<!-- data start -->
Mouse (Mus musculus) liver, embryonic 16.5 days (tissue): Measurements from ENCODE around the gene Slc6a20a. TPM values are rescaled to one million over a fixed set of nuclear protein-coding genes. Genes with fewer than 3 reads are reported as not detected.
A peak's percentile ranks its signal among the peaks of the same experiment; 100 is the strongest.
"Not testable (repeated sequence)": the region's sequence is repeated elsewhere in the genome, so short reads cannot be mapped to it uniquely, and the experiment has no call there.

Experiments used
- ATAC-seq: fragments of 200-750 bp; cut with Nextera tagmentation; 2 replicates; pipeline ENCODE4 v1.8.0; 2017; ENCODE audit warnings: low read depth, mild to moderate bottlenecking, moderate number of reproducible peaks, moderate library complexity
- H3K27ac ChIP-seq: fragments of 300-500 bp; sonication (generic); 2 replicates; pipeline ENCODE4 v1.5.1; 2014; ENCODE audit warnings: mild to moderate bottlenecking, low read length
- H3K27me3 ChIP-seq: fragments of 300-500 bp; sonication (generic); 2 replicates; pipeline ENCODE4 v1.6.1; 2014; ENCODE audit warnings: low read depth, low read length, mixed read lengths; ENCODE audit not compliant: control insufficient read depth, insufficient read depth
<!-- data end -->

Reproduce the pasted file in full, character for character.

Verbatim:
Mouse (Mus musculus) liver, embryonic 16.5 days (tissue): Measurements from ENCODE around the gene Slc6a20a. TPM values are rescaled to one million over a fixed set of nuclear protein-coding genes. Genes with fewer than 3 reads are reported as not detected.
A peak's percentile ranks its signal among the peaks of the same experiment; 100 is the strongest.
"Not testable (repeated sequence)": the region's sequence is repeated elsewhere in the genome, so short reads cannot be mapped to it uniquely, and the experiment has no call there.

Experiments used
- ATAC-seq: fragments of 200-750 bp; cut with Nextera tagmentation; 2 replicates; pipeline ENCODE4 v1.8.0; 2017; ENCODE audit warnings: low read depth, mild to moderate bottlenecking, moderate number of reproducible peaks, moderate library complexity
- H3K27ac ChIP-seq: fragments of 300-500 bp; sonication (generic); 2 replicates; pipeline ENCODE4 v1.5.1; 2014; ENCODE audit warnings: mild to moderate bottlenecking, low read length
- H3K27me3 ChIP-seq: fragments of 300-500 bp; sonication (generic); 2 replicates; pipeline ENCODE4 v1.6.1; 2014; ENCODE audit warnings: low read depth, low read length, mixed read lengths; ENCODE audit not compliant: control insufficient read depth, insufficient read depth